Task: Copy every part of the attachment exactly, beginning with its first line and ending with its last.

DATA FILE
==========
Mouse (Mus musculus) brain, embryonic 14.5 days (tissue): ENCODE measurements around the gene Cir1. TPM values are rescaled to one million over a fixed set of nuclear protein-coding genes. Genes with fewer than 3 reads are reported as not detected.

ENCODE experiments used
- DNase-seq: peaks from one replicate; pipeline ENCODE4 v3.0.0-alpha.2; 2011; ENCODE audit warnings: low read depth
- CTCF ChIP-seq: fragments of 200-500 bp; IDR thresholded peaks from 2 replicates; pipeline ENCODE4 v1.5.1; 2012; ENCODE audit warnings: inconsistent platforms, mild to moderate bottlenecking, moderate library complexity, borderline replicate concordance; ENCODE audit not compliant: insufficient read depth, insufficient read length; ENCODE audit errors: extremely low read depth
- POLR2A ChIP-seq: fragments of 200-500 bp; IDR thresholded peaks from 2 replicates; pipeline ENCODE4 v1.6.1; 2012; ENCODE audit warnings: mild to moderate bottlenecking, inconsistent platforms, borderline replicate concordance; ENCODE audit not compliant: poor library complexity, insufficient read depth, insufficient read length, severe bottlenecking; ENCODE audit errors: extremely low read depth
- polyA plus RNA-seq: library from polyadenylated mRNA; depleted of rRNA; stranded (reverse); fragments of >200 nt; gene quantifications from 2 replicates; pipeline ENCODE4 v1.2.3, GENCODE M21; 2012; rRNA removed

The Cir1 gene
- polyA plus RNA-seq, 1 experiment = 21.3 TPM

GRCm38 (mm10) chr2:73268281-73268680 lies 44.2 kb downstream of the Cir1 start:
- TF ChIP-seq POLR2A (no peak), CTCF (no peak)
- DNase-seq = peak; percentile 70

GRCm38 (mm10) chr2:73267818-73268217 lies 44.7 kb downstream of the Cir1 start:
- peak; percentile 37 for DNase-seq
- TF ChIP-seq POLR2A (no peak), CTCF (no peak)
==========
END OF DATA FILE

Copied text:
Mouse (Mus musculus) brain, embryonic 14.5 days (tissue): ENCODE measurements around the gene Cir1. TPM values are rescaled to one million over a fixed set of nuclear protein-coding genes. Genes with fewer than 3 reads are reported as not detected.

ENCODE experiments used
- DNase-seq: peaks from one replicate; pipeline ENCODE4 v3.0.0-alpha.2; 2011; ENCODE audit warnings: low read depth
- CTCF ChIP-seq: fragments of 200-500 bp; IDR thresholded peaks from 2 replicates; pipeline ENCODE4 v1.5.1; 2012; ENCODE audit warnings: inconsistent platforms, mild to moderate bottlenecking, moderate library complexity, borderline replicate concordance; ENCODE audit not compliant: insufficient read depth, insufficient read length; ENCODE audit errors: extremely low read depth
- POLR2A ChIP-seq: fragments of 200-500 bp; IDR thresholded peaks from 2 replicates; pipeline ENCODE4 v1.6.1; 2012; ENCODE audit warnings: mild to moderate bottlenecking, inconsistent platforms, borderline replicate concordance; ENCODE audit not compliant: poor library complexity, insufficient read depth, insufficient read length, severe bottlenecking; ENCODE audit errors: extremely low read depth
- polyA plus RNA-seq: library from polyadenylated mRNA; depleted of rRNA; stranded (reverse); fragments of >200 nt; gene quantifications from 2 replicates; pipeline ENCODE4 v1.2.3, GENCODE M21; 2012; rRNA removed

The Cir1 gene
- polyA plus RNA-seq, 1 experiment = 21.3 TPM

GRCm38 (mm10) chr2:73268281-73268680 lies 44.2 kb downstream of the Cir1 start:
- TF ChIP-seq POLR2A (no peak), CTCF (no peak)
- DNase-seq = peak; percentile 70

GRCm38 (mm10) chr2:73267818-73268217 lies 44.7 kb downstream of the Cir1 start:
- peak; percentile 37 for DNase-seq
- TF ChIP-seq POLR2A (no peak), CTCF (no peak)